Three things have occurred to me about chickens, specifically:
I am gratified you know me well enough to know I have not been thinking of chickens as an app most common to humankind: drumsticks. I've said it before, I'll say it again. I do not blog about food.
Back when my dwelling was in a 7,000-island republic in the Far East, animal rights was an alien concept. If humans lived in cardboard boxes along the freeway and galvanized tin ramshackle huts by a stagnant river, how could anyone expect animal shelters? Dogs were underfed gadabouts, expertly dodging traffic. Cockfights were an afternoon pastime. (I speak in the past tense, although these conditions still exist.)
My childhood impression of chickens, consequently, is heavily shaded by scenes of violence and survival strategy. My childhood friend John B sent me this picture of a rooster bred to fight to the death. (It was not Born to be Alive.) It illustrates a series of verses—let's not insult poets by calling it poetry—scribbled on a vexing afternoon when I was 16.
Something set me off, careening
And I didn't know when to stop
Screeching, scratching and insisting
My opinion was on top.
Oh! good grief, Mother Hen
It's my neck upon the block
For I've done it once again—
dared defy the dreaded flock.
I'll be cubed into a bouillon
Chopped and locked into a freezer
Challenging the crowd's opinion
Only made me lose my temper.
Poultry squabbles make me weary
Wish I had my eggshell back
Now my feeling's kinda eerie
Am I sure I'm not a duck?
I lived a somewhat tormented life between 16 and 46. Being opinionated and outspoken earns big honking demerits when you're a) young b) the youngest, and c) a woman in male-dominated domestic and corporate cockpits.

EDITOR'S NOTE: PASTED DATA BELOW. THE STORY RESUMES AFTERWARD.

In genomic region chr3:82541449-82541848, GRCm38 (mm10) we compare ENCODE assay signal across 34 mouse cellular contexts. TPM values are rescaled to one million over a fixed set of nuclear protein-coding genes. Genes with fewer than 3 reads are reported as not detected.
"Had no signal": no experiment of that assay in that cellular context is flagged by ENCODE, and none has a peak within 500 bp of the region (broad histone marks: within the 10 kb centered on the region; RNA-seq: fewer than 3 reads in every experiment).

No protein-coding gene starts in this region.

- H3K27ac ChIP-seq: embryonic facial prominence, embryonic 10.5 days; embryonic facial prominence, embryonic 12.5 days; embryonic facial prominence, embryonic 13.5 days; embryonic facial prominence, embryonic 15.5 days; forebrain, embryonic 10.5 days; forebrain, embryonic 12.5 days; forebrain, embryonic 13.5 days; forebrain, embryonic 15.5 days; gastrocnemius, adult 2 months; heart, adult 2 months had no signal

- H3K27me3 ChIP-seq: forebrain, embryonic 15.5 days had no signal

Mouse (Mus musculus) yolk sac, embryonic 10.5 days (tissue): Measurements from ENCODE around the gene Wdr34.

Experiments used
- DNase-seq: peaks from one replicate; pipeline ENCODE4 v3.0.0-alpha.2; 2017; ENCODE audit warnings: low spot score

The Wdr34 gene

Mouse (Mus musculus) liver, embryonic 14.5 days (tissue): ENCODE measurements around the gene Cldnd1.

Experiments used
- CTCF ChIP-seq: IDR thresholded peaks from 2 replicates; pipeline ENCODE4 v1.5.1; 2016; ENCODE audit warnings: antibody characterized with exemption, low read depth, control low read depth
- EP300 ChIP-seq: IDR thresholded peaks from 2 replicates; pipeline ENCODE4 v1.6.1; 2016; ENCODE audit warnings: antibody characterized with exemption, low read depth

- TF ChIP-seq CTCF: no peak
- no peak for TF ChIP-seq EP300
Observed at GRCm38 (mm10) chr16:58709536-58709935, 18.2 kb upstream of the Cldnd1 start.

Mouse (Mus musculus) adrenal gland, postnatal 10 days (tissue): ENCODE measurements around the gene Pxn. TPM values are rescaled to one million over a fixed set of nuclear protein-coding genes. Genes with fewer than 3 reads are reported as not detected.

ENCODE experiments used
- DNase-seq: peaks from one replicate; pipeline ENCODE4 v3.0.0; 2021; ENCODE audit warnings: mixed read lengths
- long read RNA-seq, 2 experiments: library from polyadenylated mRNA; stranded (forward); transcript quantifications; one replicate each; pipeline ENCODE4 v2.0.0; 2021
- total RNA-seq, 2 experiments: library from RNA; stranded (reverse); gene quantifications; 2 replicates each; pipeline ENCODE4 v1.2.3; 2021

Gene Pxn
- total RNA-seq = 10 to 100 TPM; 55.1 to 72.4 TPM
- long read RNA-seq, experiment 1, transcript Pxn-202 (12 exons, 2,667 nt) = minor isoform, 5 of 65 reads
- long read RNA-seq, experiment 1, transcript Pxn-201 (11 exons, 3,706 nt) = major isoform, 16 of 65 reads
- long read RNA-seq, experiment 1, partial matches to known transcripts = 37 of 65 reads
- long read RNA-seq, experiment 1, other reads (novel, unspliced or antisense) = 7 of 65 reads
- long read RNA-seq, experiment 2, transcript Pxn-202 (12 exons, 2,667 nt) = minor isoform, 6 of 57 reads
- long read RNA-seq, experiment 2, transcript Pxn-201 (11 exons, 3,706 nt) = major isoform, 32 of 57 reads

At 47 I crossed the road (with a swift kick to my booty), began building my own roost, and finally made peace with my quirkiness. I went from "Am I sure I'm not a duck?" to "I am my own chicken. Peck on that."
Not surprisingly, my view of chickens is now comfy-cozy-warm-and-fuzzy. I apologize to the chicken collective for my earlier wrongheaded stereotyping (which all stereotyping is). Mine is now a mindset that leans toward goodwill toward global cohabitants.
In perfect serendipity, artist Kristin Love's Namaste Yoga Birdie Dish positioned itself in my line of sight.
"This "Namaste" dish is one of the pieces I have established for Charity Donations in conjunction with The Etsy Mud Team. We are working together to raise support and donations for our fellow potters in Japan, specifically in the historic pottery village of Mashiko, which was hard hit by the recent earthquake..."
In addition to my expanded vision, I have developed a capacity for appreciating details beneath the surface made apparent only from the scratch and peck that chickens engage in. And sometimes I find solutions right under my nose.
I'd been frustrated in my search for the right-sized S-hooks to rig a thread spool holder from an expandable garden trellis. I'd bought and returned S-hooks that were too thick for spools to perch on. A few minutes ago, I clicked on a post titled Chicken Socks on Scratch and Peck, illustrator Lauren Scheuer's blog. The title caught my eye because I was researching chicken couture, the third bullet for this post.
Lauren wrote about fashioning S-hooks from the tops of wire hangers to hang up treats for her girls. How many times had I stood in my laundry room and looked right through those wire hangers? My spools are gonna love their new roost.
BTW, I love how in chicken sub-culture they call them "the girls." They also have creative individual names. Blogger Josh Elliot of The Occasional Chicken calls his girls Noodle Soup, Salad Sandwich, and Pot Pie. What would you call yours if you had one?
(The complete post appears on Scrollwork's blog. Please click on the link at the top.)